The sufficient condition is to integrate the investment plan into a carefully constructed estate, tax and risk management (insurance) plan, because investment decisions and performance can impact other areas of the plan. For example, there might be a well-designed investment plan, but the financial plan fails because the primary breadwinner died without sufficient insurance (or was disabled without disability insurance).

To ensure that you have the greatest chance of achieving your financial goals, you should have a qualified wealth manager serve as the quarterback of your financial services team. That person should be responsible for coordinating asset allocation, estate, tax management and risk management (insurance) plans. And they should make the appropriate adjustments as your ability, willingness and need to take risk change over time. For example, better-than-expected investment performance may reduce the need to take risk, resulting in the ability to lower your equity allocation.

Better-than-expected investment performance can also impact your plans in conflicting ways. For example, higher-than-expected returns might allow you to self-insure risks that you previously bought insurance to cover (e.g., life, long-term health care, disability). It may also increase a family's ability to achieve other goals, such as donating to charity. On the other hand, it might increase your need for life insurance, if that is the most efficient way to pay estate taxes.


While diversification is part of the prudent investment strategy, some kinds of diversification are more effective than others. Hiring multiple investment advisors creates the potential for inefficient portfolio management. And it may add unwanted complexity to your life, while increasing costs.

There is a simple solution that eliminates the need to hire multiple advisors. First, adopt a passive investment strategy. Second, hire an advisor who operates an "open platform" - they don't sell any proprietary products and are thus able to buy any product.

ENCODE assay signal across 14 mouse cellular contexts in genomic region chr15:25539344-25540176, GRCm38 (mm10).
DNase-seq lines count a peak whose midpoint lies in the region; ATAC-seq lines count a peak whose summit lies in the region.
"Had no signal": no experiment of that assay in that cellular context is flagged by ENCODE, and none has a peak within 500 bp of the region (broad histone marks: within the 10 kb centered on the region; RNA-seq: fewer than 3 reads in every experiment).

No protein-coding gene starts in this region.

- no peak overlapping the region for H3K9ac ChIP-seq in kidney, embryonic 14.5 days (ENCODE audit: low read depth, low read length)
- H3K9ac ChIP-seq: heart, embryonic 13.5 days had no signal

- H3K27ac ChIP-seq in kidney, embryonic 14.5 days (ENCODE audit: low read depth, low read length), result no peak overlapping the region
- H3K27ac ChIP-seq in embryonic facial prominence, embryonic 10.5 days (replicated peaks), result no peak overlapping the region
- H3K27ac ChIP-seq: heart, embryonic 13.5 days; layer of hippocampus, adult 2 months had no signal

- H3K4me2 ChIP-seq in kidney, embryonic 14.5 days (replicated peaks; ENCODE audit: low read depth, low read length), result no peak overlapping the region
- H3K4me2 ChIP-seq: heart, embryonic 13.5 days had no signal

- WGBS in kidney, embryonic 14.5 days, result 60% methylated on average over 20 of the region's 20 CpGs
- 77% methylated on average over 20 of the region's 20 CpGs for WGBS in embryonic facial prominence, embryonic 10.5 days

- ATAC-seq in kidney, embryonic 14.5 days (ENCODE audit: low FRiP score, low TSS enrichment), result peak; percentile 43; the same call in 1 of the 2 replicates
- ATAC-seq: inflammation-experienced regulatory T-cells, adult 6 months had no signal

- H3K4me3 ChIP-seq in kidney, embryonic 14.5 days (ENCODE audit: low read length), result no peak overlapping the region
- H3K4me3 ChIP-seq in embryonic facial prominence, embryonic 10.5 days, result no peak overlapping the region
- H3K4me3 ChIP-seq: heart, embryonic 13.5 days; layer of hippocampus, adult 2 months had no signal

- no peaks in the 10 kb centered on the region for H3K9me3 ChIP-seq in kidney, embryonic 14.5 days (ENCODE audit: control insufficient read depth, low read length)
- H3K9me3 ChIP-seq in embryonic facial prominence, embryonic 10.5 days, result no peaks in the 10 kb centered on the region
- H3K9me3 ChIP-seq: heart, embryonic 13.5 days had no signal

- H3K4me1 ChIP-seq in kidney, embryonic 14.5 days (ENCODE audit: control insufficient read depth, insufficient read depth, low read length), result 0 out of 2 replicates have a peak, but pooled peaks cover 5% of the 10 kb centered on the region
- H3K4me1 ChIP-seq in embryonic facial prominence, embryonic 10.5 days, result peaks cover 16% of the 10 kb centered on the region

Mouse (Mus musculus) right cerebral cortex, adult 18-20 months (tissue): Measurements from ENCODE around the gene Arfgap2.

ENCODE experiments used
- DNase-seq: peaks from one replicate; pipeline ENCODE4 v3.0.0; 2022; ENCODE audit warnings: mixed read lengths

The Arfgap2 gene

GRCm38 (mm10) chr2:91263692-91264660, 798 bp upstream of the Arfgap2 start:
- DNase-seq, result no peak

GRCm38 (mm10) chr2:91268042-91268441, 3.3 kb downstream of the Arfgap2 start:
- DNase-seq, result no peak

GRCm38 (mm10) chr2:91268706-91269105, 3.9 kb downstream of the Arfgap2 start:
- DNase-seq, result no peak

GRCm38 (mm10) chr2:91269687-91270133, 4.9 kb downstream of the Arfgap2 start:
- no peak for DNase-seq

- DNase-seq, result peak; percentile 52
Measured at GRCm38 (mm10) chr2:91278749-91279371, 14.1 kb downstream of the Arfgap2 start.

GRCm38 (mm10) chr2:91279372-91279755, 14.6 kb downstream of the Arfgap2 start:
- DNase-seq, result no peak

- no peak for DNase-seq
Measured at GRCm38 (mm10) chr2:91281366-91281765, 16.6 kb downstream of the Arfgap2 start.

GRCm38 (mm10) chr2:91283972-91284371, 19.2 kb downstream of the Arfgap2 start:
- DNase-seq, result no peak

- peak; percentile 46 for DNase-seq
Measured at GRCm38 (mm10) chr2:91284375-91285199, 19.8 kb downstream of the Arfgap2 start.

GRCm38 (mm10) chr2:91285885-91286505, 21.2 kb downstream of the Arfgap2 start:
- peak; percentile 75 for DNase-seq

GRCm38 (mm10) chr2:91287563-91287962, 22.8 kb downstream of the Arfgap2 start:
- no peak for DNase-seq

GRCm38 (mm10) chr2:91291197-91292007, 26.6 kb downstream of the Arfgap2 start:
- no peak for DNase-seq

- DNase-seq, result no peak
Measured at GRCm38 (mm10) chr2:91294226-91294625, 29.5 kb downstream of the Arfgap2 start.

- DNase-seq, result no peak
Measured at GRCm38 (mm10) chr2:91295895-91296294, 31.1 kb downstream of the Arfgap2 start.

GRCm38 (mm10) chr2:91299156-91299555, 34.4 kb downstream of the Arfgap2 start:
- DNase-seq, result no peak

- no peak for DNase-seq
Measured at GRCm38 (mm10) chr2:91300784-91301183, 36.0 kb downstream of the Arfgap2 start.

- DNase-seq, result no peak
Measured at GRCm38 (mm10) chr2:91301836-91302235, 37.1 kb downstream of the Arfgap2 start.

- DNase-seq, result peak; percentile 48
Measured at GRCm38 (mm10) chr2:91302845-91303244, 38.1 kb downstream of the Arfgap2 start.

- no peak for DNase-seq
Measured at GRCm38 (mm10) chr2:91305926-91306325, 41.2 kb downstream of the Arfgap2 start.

Third, hire an accredited advisor such as a CPA/PFS or a CFP advisor who not only provides investment management services, but wealth management services as well. Doing so will not only provide you the best chance of achieving your financial goals, but it will also simplify your life.

Fourth, make sure that the advisor provides a fiduciary standard of care. A fiduciary standard is often considered the highest legal duty that one party can have to another. This differs from the suitability standard present in many brokerage firms. That standard only requires that a product or service be suitable - it does not have to be in the investor's best interest.

Finally, you should make sure that you disclose all of your investment accounts (e.g., 401(k)) and all of your financial assets (e.g., stock options, life insurance, trusts) to your financial quarterback. That is the only way you can be sure that your plan is a well-integrated one. And it is the only way to be sure that you don't end up "di-worse-ifying" your portfolio.

Larry Swedroe is the author of The Only Guide to a Winning

Investment Strategy You Will Ever Need and the director of research for and a principal of both Buckingham Asset Management Inc. and BAM Advisor Services LLC, in St. Louis. His views are not necessarily those of Buckingham Asset Management or BAM Advisor Services.